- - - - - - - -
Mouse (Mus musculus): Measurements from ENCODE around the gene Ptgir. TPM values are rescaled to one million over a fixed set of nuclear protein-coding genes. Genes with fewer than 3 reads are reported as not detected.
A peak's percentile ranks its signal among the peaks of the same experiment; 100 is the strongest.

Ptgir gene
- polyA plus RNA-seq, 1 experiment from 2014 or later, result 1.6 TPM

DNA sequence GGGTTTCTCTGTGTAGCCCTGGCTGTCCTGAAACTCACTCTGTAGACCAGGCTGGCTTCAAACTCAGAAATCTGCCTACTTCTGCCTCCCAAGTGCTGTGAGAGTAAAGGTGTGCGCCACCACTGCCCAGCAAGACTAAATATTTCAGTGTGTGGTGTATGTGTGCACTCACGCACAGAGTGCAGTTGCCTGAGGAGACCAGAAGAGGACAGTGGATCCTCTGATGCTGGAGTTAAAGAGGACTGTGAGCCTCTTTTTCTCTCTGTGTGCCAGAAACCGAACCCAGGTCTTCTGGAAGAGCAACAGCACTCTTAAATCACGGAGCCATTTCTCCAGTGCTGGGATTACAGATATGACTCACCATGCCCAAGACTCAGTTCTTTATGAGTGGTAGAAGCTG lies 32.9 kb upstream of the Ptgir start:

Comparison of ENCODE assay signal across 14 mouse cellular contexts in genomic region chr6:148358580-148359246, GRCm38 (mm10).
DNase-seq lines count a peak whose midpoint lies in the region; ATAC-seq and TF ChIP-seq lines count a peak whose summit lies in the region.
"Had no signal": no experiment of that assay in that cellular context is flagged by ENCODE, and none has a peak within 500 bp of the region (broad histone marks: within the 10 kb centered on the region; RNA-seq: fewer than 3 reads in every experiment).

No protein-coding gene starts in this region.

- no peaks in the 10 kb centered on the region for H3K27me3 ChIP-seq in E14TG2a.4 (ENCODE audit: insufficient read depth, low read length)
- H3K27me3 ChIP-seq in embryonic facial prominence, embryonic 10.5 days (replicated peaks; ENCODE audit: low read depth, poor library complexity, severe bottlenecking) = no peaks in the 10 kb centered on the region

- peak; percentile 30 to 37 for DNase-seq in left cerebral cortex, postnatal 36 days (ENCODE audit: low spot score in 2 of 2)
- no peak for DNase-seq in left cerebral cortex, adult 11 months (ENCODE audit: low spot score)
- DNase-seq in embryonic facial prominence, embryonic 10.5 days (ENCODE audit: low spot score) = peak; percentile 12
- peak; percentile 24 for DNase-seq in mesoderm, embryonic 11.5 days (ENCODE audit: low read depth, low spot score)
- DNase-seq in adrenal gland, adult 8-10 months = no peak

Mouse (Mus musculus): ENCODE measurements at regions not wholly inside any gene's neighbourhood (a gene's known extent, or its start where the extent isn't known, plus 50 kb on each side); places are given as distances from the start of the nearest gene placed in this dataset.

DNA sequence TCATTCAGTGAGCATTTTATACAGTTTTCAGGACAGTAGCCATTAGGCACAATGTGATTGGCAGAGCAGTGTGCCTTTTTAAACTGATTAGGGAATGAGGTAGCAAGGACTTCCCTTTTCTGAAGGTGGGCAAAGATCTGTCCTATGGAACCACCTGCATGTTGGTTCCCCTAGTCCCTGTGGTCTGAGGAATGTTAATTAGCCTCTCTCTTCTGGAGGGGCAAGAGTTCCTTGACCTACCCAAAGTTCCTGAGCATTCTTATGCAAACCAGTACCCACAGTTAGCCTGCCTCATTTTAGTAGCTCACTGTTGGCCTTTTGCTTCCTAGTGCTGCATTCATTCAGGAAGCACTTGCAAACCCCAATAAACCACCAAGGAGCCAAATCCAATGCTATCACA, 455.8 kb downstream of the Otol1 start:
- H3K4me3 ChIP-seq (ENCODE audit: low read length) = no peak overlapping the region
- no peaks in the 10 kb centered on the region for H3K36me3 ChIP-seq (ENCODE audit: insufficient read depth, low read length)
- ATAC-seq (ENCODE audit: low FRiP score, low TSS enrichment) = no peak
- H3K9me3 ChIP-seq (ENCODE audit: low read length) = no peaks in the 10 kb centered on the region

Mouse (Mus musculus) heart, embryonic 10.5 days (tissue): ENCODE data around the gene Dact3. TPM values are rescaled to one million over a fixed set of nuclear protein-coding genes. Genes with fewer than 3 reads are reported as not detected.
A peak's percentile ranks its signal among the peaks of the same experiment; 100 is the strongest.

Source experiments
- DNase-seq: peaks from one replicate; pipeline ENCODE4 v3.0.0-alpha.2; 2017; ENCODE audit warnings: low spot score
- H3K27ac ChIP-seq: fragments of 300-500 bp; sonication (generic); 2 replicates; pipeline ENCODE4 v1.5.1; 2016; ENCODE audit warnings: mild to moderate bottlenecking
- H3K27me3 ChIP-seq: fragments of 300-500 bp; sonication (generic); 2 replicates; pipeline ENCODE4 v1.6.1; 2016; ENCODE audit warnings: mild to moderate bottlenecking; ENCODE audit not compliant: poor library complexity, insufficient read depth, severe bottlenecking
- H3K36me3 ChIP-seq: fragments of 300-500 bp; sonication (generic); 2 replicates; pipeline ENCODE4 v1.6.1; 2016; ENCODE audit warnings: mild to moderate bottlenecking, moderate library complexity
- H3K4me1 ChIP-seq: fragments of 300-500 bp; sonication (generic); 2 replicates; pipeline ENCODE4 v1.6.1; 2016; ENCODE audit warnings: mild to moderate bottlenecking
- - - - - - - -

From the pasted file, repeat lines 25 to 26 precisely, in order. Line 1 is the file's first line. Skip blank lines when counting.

Source experiments
- DNase-seq: peaks from one replicate; pipeline ENCODE4 v3.0.0-alpha.2; 2017; ENCODE audit warnings: low spot score